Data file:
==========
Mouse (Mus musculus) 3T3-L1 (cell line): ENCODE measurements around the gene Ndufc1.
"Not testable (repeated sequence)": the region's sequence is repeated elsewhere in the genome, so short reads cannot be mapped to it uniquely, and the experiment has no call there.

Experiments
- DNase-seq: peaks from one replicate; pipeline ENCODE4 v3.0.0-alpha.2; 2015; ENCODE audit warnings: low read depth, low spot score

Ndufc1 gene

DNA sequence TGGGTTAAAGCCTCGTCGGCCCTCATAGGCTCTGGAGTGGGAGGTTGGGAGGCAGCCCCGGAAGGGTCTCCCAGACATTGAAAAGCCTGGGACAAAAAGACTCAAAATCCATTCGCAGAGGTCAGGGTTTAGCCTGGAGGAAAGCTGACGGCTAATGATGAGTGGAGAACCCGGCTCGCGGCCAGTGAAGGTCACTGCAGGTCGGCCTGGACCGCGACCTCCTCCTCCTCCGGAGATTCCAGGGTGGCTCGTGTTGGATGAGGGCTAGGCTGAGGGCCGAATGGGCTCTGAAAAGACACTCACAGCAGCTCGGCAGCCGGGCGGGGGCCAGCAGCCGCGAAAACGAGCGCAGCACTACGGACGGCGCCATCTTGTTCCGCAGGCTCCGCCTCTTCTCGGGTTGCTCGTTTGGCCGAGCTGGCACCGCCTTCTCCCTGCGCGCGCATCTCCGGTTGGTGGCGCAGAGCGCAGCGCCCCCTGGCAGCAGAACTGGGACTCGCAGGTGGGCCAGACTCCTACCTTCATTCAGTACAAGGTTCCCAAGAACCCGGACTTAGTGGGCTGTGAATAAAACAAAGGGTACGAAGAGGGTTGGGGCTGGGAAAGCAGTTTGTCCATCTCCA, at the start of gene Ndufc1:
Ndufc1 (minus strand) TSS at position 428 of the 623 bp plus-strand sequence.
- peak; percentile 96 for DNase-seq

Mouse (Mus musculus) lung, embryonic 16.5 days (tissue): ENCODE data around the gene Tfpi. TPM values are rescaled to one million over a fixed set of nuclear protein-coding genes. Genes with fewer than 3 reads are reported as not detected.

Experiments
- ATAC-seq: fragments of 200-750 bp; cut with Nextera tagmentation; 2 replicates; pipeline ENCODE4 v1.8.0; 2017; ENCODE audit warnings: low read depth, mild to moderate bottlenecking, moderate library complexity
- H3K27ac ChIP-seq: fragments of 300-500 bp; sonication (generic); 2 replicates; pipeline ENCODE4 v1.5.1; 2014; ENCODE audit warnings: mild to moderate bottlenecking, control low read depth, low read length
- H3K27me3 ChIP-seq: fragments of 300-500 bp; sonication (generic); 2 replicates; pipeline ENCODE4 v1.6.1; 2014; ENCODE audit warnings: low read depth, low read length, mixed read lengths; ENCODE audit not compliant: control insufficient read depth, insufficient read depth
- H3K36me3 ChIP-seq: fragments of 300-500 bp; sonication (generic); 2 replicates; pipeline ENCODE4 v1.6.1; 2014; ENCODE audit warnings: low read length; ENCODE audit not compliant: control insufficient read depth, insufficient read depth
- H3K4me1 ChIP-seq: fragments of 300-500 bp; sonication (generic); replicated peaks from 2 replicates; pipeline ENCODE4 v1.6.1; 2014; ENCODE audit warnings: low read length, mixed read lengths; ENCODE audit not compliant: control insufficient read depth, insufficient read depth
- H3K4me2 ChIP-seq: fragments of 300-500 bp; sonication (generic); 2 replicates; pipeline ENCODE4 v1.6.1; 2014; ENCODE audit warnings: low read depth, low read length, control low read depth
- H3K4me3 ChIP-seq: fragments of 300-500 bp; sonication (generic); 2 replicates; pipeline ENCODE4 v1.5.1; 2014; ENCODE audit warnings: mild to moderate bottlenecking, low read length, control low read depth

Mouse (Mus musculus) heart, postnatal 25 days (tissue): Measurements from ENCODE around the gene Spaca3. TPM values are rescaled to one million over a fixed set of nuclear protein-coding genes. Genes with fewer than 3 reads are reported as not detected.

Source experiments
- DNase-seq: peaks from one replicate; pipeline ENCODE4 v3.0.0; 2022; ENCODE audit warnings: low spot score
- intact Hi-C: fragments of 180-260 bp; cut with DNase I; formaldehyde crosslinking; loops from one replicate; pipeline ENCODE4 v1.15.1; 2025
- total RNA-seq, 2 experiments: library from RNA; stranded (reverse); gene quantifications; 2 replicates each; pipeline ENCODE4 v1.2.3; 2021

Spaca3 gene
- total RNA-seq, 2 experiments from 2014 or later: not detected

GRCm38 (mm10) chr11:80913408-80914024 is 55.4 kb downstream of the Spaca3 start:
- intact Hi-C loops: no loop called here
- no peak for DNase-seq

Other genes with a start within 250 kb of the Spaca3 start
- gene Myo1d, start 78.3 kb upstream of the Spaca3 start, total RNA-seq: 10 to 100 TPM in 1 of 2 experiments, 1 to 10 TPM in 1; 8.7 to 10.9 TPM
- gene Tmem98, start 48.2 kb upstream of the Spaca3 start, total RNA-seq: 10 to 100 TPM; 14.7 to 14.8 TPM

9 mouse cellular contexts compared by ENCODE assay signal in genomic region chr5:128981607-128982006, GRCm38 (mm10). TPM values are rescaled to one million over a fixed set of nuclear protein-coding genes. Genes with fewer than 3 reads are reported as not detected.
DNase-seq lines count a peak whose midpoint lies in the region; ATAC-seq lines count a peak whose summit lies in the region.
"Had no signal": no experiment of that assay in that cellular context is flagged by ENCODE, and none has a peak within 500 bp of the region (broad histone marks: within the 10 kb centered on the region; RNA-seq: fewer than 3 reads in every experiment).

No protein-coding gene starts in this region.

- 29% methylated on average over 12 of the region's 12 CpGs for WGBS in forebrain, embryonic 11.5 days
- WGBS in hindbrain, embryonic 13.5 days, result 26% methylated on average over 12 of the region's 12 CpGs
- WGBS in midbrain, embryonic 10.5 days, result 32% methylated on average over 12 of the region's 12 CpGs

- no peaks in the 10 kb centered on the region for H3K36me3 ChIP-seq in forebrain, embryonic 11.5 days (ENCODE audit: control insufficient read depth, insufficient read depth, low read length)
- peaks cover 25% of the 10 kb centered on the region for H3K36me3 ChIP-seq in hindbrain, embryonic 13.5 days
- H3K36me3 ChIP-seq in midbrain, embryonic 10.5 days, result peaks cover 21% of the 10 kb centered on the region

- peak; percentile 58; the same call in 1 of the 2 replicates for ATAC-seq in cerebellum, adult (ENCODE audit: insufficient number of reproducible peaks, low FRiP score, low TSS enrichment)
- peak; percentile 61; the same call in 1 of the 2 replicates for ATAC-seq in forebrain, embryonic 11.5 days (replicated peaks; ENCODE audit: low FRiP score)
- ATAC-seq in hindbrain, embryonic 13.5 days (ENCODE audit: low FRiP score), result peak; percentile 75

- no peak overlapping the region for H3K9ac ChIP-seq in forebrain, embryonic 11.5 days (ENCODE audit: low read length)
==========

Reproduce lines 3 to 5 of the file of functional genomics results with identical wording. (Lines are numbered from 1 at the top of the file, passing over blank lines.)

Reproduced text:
Experiments
- DNase-seq: peaks from one replicate; pipeline ENCODE4 v3.0.0-alpha.2; 2015; ENCODE audit warnings: low read depth, low spot score

Ndufc1 gene